Episode 8: Sleeping during Stressful Moments
This episode was created for you by Help for Heroes as part of the Contact collaboration
We all know that there’s a close relationship between our mental health and our sleep. When we’re stressed, feeling anxious, or going through a period of change, sometimes our sleep can be effected. And in turn, our mental health can be badly impacted by poor sleep.
Sarah Jones is the Head of Psychological Wellbeing at Help for Heroes – a charity that works with Heads Together’s partner Contact. She has over 20 years of professional experience in counselling, psychotherapy and psychology and for today’s episode, shares her tips for sleeping well during stressful moments.
About Help for Heroes and Contact
Help for Heroes is a charity that provides lifetime support to those wounded in the service of their country. Every course and activity offered by Help for Heroes aims to empower individuals to look beyond illness and injury, regain their purpose, reach their potential and have a positive impact on society.
We work with Help for Heroes as they form part of the Contact collaboration – one of the heads Together charity partners, which was founded by The Royal Foundation. Contact is a group of charities working with the NHS and the MOD to make it more simple for the military community to find support with their mental wellbeing.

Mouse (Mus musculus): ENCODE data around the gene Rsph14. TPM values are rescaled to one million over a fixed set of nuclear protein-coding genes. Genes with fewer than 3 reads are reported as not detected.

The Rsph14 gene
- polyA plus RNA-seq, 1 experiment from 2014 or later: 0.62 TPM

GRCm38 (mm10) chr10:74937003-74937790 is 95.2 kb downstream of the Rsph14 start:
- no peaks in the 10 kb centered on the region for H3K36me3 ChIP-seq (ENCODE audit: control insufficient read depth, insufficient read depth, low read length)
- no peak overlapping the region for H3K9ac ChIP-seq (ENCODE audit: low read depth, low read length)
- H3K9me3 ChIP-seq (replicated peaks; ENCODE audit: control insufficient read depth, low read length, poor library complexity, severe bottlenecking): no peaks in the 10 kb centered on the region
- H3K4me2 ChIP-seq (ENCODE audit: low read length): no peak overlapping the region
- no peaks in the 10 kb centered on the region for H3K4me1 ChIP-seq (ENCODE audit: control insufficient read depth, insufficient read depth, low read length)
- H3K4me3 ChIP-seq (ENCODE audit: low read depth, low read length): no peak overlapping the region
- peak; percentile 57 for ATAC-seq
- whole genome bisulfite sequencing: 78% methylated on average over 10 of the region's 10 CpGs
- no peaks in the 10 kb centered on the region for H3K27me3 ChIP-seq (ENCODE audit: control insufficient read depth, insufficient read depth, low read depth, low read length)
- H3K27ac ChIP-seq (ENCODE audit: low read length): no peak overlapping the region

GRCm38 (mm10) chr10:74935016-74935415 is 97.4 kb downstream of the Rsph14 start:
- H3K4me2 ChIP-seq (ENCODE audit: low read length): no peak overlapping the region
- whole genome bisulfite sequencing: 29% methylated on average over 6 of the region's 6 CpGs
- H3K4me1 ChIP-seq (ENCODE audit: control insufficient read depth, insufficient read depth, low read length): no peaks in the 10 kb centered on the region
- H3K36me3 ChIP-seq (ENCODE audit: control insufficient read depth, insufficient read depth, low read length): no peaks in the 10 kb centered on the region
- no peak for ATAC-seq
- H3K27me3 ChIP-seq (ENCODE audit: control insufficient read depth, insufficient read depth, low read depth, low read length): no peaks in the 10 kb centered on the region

Transcript for Episode 8
VO: 60 Second Support
Professor Green: I’m Professor Green, bringing you help and advice from some amazing people during the coronavirus pandemic.
It’s important that we talk about our mental health, and the quality of our sleep can really affect the way we’re feeling. Today Head of Psychological Wellbeing at Help for Heroes, Sarah Jones, shares her tips for a good night’s sleep.
Sarah Jones: Firstly, create a space that will help you to feel comfortable, relaxed, and best able to sleep.
Acknowledge that your body and mind need time to slow down after an active day, making time to relax before you go to bed and reducing stimulating activities.
Take the pressure off yourself by removing your sleeping expectations, instead responding to your body’s sleep needs and understanding that they may fluctuate and be different to other people’s.
Try to manage your stress levels, remembering that by offering ourselves a bit more self-care this in turn will help us to feel more relaxed and better able to enjoy a good quality of sleep.
VO: 60 Second Support with Heads Together… supported by the Audio Content Fund.
Professor Green: For more help and advice visit headstogether.org.uk